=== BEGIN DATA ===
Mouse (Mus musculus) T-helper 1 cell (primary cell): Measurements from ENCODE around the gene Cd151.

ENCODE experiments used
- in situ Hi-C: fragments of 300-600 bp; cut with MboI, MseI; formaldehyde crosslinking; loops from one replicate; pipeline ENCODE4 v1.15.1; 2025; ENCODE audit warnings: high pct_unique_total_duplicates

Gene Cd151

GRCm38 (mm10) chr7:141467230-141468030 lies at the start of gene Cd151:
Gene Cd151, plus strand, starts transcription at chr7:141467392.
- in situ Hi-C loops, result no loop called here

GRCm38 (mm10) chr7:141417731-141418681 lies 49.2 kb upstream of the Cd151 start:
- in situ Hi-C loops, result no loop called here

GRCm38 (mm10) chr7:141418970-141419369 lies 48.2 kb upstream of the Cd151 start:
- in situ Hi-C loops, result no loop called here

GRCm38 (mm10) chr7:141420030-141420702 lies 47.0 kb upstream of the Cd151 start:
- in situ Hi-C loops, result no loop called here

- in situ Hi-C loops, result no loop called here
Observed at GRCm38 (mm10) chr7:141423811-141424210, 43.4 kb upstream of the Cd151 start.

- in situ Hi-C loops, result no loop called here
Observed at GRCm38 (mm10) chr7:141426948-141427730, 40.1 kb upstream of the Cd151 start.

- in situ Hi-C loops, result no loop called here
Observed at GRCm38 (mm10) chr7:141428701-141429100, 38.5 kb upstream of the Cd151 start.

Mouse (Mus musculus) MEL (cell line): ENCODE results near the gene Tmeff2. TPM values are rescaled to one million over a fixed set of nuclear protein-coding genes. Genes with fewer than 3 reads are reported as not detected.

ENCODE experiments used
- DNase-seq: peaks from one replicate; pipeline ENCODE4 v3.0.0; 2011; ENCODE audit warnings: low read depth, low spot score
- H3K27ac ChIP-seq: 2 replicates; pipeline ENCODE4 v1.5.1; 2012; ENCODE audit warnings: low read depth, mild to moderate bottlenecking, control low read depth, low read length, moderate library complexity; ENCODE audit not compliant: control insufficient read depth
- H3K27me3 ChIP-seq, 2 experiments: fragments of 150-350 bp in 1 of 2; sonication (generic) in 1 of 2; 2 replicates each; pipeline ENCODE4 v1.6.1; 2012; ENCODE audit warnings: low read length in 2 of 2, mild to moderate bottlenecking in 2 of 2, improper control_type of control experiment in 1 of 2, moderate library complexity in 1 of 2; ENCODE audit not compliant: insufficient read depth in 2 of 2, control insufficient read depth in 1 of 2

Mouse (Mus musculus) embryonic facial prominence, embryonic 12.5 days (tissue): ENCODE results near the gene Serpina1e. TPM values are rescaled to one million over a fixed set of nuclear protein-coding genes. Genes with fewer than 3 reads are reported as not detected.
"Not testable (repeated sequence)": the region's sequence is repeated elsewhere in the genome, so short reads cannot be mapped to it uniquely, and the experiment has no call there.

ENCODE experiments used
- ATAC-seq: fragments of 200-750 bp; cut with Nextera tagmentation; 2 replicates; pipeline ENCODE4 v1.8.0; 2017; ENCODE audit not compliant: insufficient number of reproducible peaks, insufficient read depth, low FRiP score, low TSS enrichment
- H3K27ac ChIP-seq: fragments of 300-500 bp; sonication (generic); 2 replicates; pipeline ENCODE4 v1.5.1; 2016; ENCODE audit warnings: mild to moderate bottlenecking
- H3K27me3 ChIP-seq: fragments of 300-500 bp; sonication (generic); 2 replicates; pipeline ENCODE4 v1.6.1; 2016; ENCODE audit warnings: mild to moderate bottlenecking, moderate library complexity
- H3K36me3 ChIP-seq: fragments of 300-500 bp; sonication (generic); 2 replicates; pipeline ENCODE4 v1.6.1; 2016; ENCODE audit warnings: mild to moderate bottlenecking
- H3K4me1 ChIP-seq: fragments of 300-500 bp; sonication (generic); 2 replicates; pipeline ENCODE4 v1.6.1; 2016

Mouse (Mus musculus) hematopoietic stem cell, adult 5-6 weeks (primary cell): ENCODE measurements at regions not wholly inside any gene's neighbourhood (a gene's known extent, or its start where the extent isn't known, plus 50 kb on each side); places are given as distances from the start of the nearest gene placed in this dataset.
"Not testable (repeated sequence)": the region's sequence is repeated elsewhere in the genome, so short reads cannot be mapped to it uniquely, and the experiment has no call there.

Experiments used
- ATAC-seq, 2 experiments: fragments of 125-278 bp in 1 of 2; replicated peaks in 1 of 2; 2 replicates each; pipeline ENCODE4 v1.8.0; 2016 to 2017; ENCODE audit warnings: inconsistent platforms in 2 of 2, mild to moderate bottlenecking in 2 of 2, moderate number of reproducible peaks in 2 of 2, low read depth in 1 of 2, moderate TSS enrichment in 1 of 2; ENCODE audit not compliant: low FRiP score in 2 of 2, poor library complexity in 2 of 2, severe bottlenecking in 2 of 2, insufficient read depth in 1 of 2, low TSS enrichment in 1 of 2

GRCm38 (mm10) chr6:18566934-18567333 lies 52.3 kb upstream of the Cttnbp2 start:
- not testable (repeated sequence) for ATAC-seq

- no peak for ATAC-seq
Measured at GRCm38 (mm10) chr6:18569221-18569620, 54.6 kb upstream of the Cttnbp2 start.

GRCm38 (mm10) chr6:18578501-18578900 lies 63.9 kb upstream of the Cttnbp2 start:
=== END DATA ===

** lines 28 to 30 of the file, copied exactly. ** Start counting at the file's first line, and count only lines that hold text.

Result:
- ATAC-seq: fragments of 200-750 bp; cut with Nextera tagmentation; 2 replicates; pipeline ENCODE4 v1.8.0; 2017; ENCODE audit not compliant: insufficient number of reproducible peaks, insufficient read depth, low FRiP score, low TSS enrichment
- H3K27ac ChIP-seq: fragments of 300-500 bp; sonication (generic); 2 replicates; pipeline ENCODE4 v1.5.1; 2016; ENCODE audit warnings: mild to moderate bottlenecking
- H3K27me3 ChIP-seq: fragments of 300-500 bp; sonication (generic); 2 replicates; pipeline ENCODE4 v1.6.1; 2016; ENCODE audit warnings: mild to moderate bottlenecking, moderate library complexity